"I went along with the older players," Pat recalled. "It was the visit to the pediatric wards that really had a strong emotional effect on me. After a while I felt very strongly about doing more than just visiting the patients. 

In 1991 Pat became one of the first athletes in pro sports to buy a luxury suite (Suite 16) and donate it to a local children's hospital. But this was just the start of something big.

"My wife, Mary Beth, and I wanted pediatric patients and their families to have a safe place where they could go with friends to feel normal," LaFontaine explained. "Eventually we created what we called 'Companions in Courage' (CIC) and incorporated it as a public charity."

The fact of the matter is that Pat had already become so involved that he easily could have called it The Pat LaFontaine Foundation. But his work was not an ego trip.

LaFontaine; "This was not about me. I scored enough goals in my life. This was all about gathering assists. It's about helping kids in the hospital and we're all companions to that."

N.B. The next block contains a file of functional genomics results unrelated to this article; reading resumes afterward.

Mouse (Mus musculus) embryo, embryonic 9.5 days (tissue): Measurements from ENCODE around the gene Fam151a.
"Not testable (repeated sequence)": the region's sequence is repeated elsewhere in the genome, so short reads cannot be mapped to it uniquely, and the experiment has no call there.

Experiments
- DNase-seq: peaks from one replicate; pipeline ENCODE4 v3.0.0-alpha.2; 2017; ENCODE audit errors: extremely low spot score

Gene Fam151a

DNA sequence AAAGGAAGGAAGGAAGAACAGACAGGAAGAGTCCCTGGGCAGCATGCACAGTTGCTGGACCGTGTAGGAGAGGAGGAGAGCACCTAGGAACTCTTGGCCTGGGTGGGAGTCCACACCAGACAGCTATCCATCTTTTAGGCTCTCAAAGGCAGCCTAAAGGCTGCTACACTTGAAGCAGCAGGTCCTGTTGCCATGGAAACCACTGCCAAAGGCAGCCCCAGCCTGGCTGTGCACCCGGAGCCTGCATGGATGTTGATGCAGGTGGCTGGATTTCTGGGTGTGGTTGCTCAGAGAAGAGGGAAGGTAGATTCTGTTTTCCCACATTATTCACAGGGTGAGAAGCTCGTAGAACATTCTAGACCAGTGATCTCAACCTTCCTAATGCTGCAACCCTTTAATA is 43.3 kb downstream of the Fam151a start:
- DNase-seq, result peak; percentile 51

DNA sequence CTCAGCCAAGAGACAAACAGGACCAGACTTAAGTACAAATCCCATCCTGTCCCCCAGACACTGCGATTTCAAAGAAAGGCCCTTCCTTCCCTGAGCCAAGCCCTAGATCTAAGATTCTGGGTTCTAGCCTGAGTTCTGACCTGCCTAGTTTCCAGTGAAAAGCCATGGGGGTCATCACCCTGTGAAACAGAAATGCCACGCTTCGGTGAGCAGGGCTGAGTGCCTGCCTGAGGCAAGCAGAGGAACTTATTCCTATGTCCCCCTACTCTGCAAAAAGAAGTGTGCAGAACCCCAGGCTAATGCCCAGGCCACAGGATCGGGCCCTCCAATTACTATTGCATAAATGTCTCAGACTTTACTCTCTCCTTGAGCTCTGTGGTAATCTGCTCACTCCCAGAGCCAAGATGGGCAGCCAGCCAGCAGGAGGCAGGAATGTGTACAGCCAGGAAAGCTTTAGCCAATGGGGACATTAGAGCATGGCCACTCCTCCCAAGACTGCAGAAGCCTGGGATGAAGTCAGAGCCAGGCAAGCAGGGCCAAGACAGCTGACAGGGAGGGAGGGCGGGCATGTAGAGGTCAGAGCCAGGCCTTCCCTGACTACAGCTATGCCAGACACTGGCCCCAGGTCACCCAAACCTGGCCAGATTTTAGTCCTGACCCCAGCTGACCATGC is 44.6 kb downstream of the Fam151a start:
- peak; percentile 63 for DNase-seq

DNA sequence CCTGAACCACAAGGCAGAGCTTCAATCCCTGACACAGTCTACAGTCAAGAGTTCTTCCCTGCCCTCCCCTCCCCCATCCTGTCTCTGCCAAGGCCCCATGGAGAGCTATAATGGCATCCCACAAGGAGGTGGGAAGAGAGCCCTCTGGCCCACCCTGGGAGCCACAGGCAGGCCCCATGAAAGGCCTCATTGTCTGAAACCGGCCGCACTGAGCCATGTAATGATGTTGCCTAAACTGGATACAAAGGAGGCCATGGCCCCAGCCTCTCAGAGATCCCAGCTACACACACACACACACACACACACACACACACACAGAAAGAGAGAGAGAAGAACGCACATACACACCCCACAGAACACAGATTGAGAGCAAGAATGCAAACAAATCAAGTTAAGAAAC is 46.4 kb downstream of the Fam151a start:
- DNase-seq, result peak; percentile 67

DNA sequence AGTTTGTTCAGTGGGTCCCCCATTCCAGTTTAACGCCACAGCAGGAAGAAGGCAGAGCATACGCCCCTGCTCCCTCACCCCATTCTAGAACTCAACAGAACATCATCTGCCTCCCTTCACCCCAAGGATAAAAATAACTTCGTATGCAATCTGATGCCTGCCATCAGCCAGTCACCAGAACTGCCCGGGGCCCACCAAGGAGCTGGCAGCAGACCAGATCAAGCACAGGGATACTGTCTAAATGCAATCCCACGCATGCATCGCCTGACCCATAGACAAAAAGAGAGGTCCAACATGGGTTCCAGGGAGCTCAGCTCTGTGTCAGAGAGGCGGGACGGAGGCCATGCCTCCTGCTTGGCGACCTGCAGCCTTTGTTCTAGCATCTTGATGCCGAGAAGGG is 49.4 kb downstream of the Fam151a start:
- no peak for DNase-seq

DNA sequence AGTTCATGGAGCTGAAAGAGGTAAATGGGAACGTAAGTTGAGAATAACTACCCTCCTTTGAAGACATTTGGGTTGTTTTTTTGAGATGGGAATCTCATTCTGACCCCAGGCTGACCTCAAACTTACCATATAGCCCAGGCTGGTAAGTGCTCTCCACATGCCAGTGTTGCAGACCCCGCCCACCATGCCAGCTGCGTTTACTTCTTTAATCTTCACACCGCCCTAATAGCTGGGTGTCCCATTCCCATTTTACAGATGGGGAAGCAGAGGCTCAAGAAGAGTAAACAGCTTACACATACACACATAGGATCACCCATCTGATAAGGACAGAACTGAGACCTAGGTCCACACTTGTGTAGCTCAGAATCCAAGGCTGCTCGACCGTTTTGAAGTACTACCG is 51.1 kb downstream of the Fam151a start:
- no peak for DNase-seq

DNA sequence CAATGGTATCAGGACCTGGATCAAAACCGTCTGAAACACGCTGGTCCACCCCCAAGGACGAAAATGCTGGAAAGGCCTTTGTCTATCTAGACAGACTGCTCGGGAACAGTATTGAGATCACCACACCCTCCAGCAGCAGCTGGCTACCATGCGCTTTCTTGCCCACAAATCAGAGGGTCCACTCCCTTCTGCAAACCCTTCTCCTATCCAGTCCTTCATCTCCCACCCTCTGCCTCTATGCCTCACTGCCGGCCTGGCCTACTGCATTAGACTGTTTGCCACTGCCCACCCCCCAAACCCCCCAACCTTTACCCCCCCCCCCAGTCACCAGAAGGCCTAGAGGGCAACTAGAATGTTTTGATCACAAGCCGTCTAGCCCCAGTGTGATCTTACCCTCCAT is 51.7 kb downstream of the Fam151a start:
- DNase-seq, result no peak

In 2001 the CIC hired a design team to create an experimental and environmental space for pediatric patients that would promote healing.

"We called it 'The Lion's Den Room.' Our idea was to provide a haven for patients to go to during their hospital stay. We wanted them to be able to connect with their classmates, families and even their heroes."

For LaFontaine, he was learning while doing. One discovery was that technology introduced to the healing process proved to be effective.